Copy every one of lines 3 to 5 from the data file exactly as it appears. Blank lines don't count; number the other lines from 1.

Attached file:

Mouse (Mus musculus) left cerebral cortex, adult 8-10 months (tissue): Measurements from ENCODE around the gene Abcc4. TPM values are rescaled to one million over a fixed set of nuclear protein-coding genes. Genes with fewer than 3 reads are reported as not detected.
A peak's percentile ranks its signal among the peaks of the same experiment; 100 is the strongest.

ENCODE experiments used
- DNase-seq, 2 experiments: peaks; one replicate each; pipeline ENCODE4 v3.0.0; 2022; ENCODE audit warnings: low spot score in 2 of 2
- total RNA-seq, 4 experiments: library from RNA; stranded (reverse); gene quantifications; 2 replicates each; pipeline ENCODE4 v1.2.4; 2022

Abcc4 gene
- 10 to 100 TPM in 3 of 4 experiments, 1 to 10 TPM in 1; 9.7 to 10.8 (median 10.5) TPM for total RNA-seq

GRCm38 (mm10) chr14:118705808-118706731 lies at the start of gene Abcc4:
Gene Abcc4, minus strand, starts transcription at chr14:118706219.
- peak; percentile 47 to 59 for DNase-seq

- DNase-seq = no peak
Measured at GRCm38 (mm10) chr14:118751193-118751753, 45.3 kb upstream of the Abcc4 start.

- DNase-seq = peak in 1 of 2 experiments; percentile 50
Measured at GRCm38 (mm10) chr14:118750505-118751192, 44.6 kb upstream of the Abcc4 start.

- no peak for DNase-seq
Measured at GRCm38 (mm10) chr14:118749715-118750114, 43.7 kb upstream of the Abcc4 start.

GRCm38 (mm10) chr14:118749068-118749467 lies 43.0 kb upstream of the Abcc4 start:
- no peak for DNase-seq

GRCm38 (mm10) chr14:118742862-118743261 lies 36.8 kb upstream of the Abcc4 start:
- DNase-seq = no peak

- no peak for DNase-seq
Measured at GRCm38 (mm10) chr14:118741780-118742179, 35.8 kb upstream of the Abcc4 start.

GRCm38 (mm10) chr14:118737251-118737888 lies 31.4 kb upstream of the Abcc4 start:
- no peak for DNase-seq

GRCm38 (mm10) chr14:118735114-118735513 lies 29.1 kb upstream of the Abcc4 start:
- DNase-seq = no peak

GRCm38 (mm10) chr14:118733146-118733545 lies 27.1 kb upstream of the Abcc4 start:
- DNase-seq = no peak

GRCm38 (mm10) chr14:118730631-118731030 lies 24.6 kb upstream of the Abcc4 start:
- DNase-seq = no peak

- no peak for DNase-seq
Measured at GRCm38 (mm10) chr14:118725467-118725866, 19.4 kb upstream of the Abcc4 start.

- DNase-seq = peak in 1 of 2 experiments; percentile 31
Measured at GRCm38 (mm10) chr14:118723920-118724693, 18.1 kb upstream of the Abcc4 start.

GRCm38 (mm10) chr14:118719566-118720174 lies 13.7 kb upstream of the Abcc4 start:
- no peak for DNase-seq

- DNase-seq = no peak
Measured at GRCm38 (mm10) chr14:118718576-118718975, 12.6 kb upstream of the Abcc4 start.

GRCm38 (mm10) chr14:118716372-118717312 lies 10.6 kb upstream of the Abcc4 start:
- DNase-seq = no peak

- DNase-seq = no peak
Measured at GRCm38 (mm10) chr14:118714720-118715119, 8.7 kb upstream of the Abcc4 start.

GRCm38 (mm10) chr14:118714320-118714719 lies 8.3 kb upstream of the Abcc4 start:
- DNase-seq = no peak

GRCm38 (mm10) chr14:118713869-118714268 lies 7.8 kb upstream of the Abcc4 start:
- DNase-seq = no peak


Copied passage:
ENCODE experiments used
- DNase-seq, 2 experiments: peaks; one replicate each; pipeline ENCODE4 v3.0.0; 2022; ENCODE audit warnings: low spot score in 2 of 2
- total RNA-seq, 4 experiments: library from RNA; stranded (reverse); gene quantifications; 2 replicates each; pipeline ENCODE4 v1.2.4; 2022